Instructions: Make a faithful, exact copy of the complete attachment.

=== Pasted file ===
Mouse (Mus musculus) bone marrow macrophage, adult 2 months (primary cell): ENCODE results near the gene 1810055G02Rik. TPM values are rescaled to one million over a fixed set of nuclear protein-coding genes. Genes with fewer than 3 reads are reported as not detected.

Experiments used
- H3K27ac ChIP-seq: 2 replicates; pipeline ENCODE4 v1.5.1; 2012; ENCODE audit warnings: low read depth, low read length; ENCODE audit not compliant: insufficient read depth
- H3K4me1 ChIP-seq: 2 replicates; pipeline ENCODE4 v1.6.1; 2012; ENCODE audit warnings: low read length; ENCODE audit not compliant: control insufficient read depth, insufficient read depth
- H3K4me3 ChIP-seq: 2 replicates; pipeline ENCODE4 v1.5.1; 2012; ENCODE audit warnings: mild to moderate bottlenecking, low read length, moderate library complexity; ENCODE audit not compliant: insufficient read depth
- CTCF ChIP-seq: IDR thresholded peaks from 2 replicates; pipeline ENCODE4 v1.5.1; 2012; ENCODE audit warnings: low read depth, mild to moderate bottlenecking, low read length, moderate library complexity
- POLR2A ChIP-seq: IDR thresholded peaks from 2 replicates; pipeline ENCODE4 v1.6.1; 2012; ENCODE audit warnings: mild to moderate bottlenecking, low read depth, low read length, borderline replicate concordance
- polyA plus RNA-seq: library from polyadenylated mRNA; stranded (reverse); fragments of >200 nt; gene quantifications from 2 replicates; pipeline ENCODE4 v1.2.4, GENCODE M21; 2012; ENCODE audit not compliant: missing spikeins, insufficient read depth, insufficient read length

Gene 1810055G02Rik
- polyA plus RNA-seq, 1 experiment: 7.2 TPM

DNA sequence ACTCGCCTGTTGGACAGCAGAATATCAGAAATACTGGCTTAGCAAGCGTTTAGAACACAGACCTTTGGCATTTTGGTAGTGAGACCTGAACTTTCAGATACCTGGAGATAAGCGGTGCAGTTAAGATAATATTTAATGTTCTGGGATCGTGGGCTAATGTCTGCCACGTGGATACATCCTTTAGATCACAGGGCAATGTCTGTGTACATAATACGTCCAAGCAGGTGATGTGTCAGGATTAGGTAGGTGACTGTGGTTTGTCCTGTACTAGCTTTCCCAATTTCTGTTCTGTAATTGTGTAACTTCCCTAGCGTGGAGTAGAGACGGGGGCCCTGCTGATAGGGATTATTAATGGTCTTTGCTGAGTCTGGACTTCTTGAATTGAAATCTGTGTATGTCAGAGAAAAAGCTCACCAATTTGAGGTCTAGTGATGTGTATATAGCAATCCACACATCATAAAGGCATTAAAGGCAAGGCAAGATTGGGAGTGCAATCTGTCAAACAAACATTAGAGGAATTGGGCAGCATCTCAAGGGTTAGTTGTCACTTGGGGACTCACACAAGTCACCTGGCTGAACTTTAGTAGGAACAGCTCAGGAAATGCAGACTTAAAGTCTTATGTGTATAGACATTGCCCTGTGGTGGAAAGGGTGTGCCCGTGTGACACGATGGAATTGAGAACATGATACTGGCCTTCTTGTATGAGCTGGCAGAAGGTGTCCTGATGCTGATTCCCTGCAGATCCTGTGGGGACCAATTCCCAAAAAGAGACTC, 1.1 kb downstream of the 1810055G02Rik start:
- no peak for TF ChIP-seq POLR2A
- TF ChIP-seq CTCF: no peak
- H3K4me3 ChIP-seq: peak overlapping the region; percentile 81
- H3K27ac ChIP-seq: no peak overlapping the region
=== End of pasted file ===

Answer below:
Mouse (Mus musculus) bone marrow macrophage, adult 2 months (primary cell): ENCODE results near the gene 1810055G02Rik. TPM values are rescaled to one million over a fixed set of nuclear protein-coding genes. Genes with fewer than 3 reads are reported as not detected.

Experiments used
- H3K27ac ChIP-seq: 2 replicates; pipeline ENCODE4 v1.5.1; 2012; ENCODE audit warnings: low read depth, low read length; ENCODE audit not compliant: insufficient read depth
- H3K4me1 ChIP-seq: 2 replicates; pipeline ENCODE4 v1.6.1; 2012; ENCODE audit warnings: low read length; ENCODE audit not compliant: control insufficient read depth, insufficient read depth
- H3K4me3 ChIP-seq: 2 replicates; pipeline ENCODE4 v1.5.1; 2012; ENCODE audit warnings: mild to moderate bottlenecking, low read length, moderate library complexity; ENCODE audit not compliant: insufficient read depth
- CTCF ChIP-seq: IDR thresholded peaks from 2 replicates; pipeline ENCODE4 v1.5.1; 2012; ENCODE audit warnings: low read depth, mild to moderate bottlenecking, low read length, moderate library complexity
- POLR2A ChIP-seq: IDR thresholded peaks from 2 replicates; pipeline ENCODE4 v1.6.1; 2012; ENCODE audit warnings: mild to moderate bottlenecking, low read depth, low read length, borderline replicate concordance
- polyA plus RNA-seq: library from polyadenylated mRNA; stranded (reverse); fragments of >200 nt; gene quantifications from 2 replicates; pipeline ENCODE4 v1.2.4, GENCODE M21; 2012; ENCODE audit not compliant: missing spikeins, insufficient read depth, insufficient read length

Gene 1810055G02Rik
- polyA plus RNA-seq, 1 experiment: 7.2 TPM

DNA sequence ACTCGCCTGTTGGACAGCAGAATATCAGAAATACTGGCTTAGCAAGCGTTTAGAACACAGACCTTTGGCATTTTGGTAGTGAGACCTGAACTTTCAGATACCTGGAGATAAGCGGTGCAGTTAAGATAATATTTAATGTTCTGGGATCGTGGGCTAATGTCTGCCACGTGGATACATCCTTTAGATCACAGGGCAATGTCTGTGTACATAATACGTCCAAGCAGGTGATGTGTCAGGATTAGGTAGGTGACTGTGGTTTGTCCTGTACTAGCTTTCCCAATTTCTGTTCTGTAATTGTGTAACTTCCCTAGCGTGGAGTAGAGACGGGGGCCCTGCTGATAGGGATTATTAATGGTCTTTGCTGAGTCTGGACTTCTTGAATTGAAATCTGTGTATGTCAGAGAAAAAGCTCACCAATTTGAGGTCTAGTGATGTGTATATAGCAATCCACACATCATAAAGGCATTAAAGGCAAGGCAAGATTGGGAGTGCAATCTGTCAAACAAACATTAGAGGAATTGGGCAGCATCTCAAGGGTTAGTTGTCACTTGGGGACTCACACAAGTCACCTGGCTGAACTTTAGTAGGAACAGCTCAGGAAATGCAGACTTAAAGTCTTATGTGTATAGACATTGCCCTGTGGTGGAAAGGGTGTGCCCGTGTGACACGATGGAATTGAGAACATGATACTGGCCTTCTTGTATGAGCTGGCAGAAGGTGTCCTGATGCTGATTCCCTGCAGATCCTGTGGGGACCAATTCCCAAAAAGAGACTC, 1.1 kb downstream of the 1810055G02Rik start:
- no peak for TF ChIP-seq POLR2A
- TF ChIP-seq CTCF: no peak
- H3K4me3 ChIP-seq: peak overlapping the region; percentile 81
- H3K27ac ChIP-seq: no peak overlapping the region